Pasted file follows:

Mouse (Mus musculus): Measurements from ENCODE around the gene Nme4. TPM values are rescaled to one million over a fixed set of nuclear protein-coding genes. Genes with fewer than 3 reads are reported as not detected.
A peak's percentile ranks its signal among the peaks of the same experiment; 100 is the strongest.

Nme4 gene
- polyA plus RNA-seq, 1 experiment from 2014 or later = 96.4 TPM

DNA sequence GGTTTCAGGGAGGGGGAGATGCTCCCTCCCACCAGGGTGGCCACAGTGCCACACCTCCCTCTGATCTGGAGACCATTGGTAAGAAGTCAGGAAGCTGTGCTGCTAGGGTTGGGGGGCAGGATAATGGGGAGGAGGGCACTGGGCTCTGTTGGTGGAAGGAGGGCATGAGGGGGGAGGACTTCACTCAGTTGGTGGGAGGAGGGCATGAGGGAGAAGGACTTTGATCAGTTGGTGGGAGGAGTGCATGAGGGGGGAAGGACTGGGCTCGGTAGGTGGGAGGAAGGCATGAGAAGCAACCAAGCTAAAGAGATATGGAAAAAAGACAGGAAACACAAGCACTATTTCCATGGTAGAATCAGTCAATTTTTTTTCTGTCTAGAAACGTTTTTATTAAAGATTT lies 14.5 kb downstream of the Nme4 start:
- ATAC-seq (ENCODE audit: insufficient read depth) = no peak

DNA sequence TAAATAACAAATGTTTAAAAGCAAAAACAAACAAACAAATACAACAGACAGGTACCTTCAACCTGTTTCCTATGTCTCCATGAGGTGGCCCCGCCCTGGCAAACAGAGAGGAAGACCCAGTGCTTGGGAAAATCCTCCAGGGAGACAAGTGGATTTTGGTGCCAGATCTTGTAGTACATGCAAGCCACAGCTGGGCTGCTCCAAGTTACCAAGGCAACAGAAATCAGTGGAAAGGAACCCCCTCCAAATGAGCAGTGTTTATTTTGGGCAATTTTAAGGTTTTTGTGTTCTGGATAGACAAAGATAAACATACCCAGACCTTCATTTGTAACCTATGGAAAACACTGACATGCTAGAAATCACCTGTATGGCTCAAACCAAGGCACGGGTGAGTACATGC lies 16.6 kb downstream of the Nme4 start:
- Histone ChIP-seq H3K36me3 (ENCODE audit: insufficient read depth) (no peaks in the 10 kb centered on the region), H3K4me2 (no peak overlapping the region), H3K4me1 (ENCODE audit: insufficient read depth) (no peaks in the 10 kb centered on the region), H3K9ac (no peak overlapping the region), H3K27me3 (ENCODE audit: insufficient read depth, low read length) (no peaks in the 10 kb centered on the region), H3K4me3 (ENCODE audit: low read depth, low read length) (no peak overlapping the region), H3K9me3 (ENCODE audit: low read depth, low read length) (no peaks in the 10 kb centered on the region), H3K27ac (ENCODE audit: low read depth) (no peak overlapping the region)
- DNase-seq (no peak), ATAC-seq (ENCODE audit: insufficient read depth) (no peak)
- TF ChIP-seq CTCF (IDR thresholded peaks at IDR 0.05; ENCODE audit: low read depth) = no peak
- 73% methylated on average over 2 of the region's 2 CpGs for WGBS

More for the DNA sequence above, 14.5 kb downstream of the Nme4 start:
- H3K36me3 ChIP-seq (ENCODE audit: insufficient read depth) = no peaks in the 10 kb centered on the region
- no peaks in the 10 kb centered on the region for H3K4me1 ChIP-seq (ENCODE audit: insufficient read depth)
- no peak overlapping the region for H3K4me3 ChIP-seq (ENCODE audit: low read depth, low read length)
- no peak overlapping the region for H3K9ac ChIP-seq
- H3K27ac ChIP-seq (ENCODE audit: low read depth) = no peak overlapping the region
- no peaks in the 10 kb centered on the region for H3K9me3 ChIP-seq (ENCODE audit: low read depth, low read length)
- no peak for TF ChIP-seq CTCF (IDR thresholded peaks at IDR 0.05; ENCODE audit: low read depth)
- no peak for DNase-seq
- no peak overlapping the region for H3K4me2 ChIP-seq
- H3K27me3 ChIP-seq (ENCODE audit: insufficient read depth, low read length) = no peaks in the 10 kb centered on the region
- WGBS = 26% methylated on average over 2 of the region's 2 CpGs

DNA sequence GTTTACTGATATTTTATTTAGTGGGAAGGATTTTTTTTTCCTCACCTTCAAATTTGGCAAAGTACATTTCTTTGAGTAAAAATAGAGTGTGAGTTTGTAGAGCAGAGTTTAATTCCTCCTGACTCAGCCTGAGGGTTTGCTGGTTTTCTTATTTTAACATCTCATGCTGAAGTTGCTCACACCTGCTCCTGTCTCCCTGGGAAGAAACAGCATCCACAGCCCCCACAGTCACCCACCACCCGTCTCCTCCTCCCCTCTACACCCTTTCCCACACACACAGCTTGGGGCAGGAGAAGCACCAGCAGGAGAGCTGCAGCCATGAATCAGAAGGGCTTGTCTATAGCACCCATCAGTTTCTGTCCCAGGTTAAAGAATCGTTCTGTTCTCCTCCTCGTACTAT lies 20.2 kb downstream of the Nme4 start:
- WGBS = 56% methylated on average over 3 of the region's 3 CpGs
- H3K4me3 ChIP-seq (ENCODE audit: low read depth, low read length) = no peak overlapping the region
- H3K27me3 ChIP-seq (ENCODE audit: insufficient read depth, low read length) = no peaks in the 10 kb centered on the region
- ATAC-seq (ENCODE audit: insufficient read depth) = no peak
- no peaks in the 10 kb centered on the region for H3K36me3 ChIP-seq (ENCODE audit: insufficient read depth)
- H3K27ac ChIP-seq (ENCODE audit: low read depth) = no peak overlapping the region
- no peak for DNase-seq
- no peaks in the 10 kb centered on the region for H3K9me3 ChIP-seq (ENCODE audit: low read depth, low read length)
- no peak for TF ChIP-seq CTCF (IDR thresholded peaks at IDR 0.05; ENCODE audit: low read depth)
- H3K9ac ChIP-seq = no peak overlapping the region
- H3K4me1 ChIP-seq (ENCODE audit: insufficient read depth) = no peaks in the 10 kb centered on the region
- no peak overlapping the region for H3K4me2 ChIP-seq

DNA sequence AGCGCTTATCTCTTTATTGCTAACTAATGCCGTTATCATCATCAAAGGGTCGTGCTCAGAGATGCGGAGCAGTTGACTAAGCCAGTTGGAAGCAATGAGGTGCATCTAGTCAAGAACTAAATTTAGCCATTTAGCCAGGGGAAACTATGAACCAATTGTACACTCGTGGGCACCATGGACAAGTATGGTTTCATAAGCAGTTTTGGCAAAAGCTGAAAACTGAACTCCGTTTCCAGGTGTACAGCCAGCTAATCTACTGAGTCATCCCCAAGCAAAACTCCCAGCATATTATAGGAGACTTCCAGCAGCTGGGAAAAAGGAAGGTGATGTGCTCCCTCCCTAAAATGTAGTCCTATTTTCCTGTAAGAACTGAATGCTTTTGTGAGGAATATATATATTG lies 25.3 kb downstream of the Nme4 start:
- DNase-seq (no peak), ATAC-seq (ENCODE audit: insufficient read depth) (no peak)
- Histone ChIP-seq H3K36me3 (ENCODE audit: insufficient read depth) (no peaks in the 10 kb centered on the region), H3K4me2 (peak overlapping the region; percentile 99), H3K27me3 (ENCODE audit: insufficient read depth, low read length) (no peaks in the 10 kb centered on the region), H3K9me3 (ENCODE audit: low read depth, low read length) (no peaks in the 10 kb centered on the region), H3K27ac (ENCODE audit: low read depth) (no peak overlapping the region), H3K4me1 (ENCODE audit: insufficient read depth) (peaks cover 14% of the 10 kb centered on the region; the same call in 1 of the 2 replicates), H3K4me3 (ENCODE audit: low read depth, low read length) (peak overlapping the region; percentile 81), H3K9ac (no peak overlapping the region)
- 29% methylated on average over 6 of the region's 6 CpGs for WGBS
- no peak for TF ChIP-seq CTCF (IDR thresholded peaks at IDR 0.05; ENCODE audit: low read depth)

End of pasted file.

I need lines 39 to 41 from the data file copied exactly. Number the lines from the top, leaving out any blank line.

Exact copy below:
- Histone ChIP-seq H3K36me3 (ENCODE audit: insufficient read depth) (no peaks in the 10 kb centered on the region), H3K4me2 (peak overlapping the region; percentile 99), H3K27me3 (ENCODE audit: insufficient read depth, low read length) (no peaks in the 10 kb centered on the region), H3K9me3 (ENCODE audit: low read depth, low read length) (no peaks in the 10 kb centered on the region), H3K27ac (ENCODE audit: low read depth) (no peak overlapping the region), H3K4me1 (ENCODE audit: insufficient read depth) (peaks cover 14% of the 10 kb centered on the region; the same call in 1 of the 2 replicates), H3K4me3 (ENCODE audit: low read depth, low read length) (peak overlapping the region; percentile 81), H3K9ac (no peak overlapping the region)
- 29% methylated on average over 6 of the region's 6 CpGs for WGBS
- no peak for TF ChIP-seq CTCF (IDR thresholded peaks at IDR 0.05; ENCODE audit: low read depth)